It’s Memorial Day Weekend and I know many of us our enjoying the extended weekend, the cookouts and friends and family.
I just wanted to post a blog about how I am feeling right now, considering all the news making the rounds in the world today. As a lesbian, we feel the brunt of the fear and pain and worry surrounding the words and beliefs being bandied about in the news lately and being put in front of legislature under the guise of one thing or the other. All ultimately trying to narrowly define our nation as one type of belief system, one truth, and one set of laws over another. None of them good for women.
I am writing today because I see page after page of thank you’s—thank you for serving, for being in the military, for being willing to sacrifice all so that we can have freedom in America. Meanwhile at home, I hear how gays are the root of all evil, are the downfall of our society, and that we are going to hell and taking everyone with us. It is disheartening…and makes me want to scream back at those sign holders and tell them exactly who I am and what I have done. Shame does not work on these people, they cannot see past their own hate, but I will try my best here to tell you what and who we are. We are not solely defined by our sexuality…the only reason who I love matters is because accepting who I am let me find somebody to love. That is all there is to it.
So, as a veteran and a nurse, I will tell you who I am and you can tell me how this makes me evil, a follower of Satan, the reason there is flood and famine in the world!
I am the person who stood up and raised my right hand and swore to protect my country…to shed my blood, if need be…so you can tell me I am wrong.
I am the person who could not put my faith on my dog-tags because it was not recognized by the military when I served.
I am the person who stood watch while you slept, and who had loved ones at home who never knew if I was coming home.
I am the person who could never greet my partner at the pier when coming home, because I was bound by DOMA and don’t ask/don’t tell.
I am the person who, if I perished overseas, worried that my family would take everything away from my chosen life partner because they hated who I was, but would be thrilled to take all we had accrued together.
As a nurse, I saw the best and worst of mankind. The drug addicts, the ones wasted by disease, the alone and the bereft. Some hated the world and took it out on those around them, some had been abandoned by their families.
I am the one that dressed their wounds and gave them solace in the night, who eased their pain and held their hand when their families stopped visiting.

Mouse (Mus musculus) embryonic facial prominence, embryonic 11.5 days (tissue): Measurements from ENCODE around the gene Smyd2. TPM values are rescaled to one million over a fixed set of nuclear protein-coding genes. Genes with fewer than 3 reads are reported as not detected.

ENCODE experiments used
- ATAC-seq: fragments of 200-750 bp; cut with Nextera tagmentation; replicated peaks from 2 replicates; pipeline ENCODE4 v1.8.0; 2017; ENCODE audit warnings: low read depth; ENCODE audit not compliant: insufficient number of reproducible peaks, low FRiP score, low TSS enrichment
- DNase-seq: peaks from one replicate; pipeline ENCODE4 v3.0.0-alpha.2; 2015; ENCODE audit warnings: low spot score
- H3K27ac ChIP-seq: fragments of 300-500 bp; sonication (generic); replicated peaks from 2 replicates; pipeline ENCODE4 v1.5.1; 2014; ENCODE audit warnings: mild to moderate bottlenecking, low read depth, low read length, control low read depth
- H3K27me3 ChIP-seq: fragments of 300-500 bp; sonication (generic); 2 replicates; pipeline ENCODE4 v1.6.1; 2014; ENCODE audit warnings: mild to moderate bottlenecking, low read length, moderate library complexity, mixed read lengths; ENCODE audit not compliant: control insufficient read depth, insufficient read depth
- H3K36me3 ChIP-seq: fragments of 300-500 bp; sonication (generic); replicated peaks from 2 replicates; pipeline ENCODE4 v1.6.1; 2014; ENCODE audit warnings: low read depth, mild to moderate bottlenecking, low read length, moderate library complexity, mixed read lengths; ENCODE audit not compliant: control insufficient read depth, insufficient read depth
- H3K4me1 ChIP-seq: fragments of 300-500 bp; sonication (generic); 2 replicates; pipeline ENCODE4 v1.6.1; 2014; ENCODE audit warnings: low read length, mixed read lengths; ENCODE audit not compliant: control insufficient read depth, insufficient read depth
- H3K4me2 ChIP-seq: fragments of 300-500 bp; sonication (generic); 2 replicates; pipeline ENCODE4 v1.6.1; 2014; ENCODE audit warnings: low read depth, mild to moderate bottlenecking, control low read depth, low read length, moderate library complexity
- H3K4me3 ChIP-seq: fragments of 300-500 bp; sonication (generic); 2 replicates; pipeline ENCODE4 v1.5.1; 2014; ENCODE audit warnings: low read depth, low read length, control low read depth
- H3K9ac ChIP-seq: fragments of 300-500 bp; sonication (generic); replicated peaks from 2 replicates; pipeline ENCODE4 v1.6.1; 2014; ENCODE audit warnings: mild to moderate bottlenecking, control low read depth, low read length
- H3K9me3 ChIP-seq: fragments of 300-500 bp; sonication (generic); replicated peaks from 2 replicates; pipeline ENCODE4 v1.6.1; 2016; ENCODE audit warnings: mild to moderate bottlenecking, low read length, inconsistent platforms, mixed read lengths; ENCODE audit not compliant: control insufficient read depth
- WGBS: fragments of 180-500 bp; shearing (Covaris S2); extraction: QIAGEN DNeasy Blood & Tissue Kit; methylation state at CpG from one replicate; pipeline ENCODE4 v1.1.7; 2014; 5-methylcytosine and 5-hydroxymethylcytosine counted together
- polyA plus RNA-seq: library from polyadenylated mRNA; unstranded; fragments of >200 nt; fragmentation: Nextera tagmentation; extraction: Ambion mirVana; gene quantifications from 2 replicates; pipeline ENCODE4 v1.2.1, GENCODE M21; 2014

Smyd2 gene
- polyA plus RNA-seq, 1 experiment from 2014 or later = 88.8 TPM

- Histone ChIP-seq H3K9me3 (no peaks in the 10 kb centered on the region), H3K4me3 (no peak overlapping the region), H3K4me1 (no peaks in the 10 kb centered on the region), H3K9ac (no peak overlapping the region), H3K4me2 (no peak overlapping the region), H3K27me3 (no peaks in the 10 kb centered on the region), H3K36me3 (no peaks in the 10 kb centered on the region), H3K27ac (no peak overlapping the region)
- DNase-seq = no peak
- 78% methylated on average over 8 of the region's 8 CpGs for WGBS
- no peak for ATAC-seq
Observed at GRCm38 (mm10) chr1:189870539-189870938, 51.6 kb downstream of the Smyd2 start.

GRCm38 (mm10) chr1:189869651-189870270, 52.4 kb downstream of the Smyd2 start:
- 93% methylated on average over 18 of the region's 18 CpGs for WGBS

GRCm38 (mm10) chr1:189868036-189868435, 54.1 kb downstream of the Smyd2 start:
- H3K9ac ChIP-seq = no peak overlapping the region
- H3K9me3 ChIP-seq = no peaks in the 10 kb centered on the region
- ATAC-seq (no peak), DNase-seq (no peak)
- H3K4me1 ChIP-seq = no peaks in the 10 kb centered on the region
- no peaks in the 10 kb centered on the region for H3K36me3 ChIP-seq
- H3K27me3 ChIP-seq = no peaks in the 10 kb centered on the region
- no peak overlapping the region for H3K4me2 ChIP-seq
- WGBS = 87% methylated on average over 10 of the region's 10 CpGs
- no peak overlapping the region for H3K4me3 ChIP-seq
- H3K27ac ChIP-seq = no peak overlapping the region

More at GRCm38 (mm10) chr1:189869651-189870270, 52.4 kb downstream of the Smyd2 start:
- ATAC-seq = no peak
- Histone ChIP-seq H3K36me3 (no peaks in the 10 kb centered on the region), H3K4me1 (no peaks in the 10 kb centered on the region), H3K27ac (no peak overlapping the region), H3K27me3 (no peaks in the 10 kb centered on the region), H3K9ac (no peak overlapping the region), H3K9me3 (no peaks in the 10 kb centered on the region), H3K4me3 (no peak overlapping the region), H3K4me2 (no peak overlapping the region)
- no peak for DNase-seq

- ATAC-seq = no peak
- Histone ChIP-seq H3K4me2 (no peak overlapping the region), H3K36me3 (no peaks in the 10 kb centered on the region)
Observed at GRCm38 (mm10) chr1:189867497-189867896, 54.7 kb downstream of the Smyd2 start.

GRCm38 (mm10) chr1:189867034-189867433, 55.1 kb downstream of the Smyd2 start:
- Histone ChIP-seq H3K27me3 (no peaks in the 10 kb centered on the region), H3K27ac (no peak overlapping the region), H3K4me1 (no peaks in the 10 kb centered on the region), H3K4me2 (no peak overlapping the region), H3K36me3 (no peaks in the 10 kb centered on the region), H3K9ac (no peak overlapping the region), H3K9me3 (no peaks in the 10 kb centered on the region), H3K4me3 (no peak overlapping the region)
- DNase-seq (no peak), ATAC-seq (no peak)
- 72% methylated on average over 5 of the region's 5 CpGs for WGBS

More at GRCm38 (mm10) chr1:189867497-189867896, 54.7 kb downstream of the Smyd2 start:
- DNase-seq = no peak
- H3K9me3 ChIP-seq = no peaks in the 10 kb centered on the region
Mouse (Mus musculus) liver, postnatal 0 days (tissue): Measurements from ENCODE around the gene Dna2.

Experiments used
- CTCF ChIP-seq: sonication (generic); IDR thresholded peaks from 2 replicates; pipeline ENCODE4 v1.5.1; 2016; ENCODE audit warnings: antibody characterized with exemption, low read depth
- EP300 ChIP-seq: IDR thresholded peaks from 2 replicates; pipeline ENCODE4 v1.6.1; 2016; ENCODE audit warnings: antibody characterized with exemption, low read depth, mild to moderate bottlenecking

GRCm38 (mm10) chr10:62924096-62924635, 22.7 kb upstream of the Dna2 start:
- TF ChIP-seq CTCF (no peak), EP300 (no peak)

I am the one who family members turned to when they had to make that difficult decision…to let a loved one suffer or let them go.
I am the last one some looked upon before they closed their eyes for the last time and the one who cleaned them up and placed them in a bag to go to the morgue.
I am the one who bore the brunt of family member’s anger when we could not save their loved one, despite the fact that everything was done to bring them back from their disease, their addiction, their violence against themselves.
You see, Memorial Day to me is about those who sacrifice…and give of themselves so that others feel secure in their homes and lives. That they will be safe and that someone will come to their aid and protect them. It isn’t about steaks on the grill, family arguments and drinking beer. It is about the soldiers standing guard and the flags populating the cemeteries of our dead. It is about our wounded, the ones who have been abandoned and left afraid inside their own head.
I am a veteran who served when serving meant hiding who I was and not being able to show the world who I loved. I am immensely proud of our progress in the United States. I know military members who are openly gay and getting married soon, who will have the protection and safety net that I did not, and it makes me feel wonderful inside.
It saddens me that this progress is marred by those who have only one vision of the world. A vision so narrow it has no room for anyone else. You see, some of those who feel this way, who think that the concept of me as a lesbian is so foul…those have been the people I was sworn to protect…and those have been the people I have sat with and held their hand while they cried out in fear. It was not my place to tell them my beliefs were not theirs, or that I was gay and married to another woman. In those moments…it did not matter. I was the one there for them, no one else…just like thousands of others who do my job…some of them gay like me.
I am not my sexual orientation. I am not a bad person, nor the one that will destroy what we have accomplished here in this great nation.
I salute all our brothers and sisters in the armed forces…all of our police and fireman, and yes…our medical care providers for being there. There will always be front lines…and always be those willing to step forward, I cannot emphasis how much they mean to us as a people.